Posted on: 10 June 2013

The Chalees Satoon in the Fort of Allahabad on the River Jumna - 1795

Plate 6 from the first set of Thomas Daniell's 'Oriental Scenery.' Of all the British artists who went to India in the 18th and 19th Centuries, it is Thomas and William Daniell who are the best known. Their work gives us a visual record of late 18th century India that no other source can match. Some of their most important work shows buildings which have now vanished forever, even before the age of photography, such as this wonderful airy 'forty-pillared' pavilion perched on the wall of the Allahabad fort overlooking the river Jumna, constructed when the Emperor Akbar was building the fort in the 1580s.

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fabulous...! thank you


Rubbish. This forty-pillared building still stands. Even though, Colonel Kyd did kill part of its "wonderful airiness" by blocking some of it, to use it for arms storage.The forty-pillared ( chalees sutton) building of Isphahan in Iran, is pretty neat too.Indo-Iranian architectural exchange.

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In Sasaram,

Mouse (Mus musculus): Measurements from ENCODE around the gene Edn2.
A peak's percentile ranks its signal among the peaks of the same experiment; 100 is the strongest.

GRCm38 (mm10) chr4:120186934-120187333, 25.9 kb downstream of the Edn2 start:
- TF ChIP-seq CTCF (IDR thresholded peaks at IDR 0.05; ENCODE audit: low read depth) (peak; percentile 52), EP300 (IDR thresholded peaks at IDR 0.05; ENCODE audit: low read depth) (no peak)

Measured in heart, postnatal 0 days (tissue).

The Daniells set out to India about a year after the founding of the Asiatic Society in Calcutta, and with the latter, contributed to a faithful recording of historically important landscapes. In the spirit of the example given here, one of the very few accurate and accessible renderings of the Qutb Minar before the damage inflicted on it in 1803 is afforded by Daniells' works. The "large stone harp" of a cupola, unflatteringly alluded to by Major Smith and which was destroyed by lightning that year, could be seen in a couple of their lithographs, one of which is at Ironically, Smith's replacement of his own design was considered as incongruous and was later taken down. The Daneills arrived in India with a passion for the Romantic movement in landscape painting that had gained currency in England, and during the latter's ascendency in subcontinent. Their works, executed with more of a scientific temper than their predecessors like Hodges, and at a time of nascent but vigorous urges to explore and decipher the Orient gave them the popularity they hold to date. Upon their return, William Daneill, on account of putting in 12-hour days at producing lithographs from their collection of on-site drawings, became on of the foremost engravers of his day.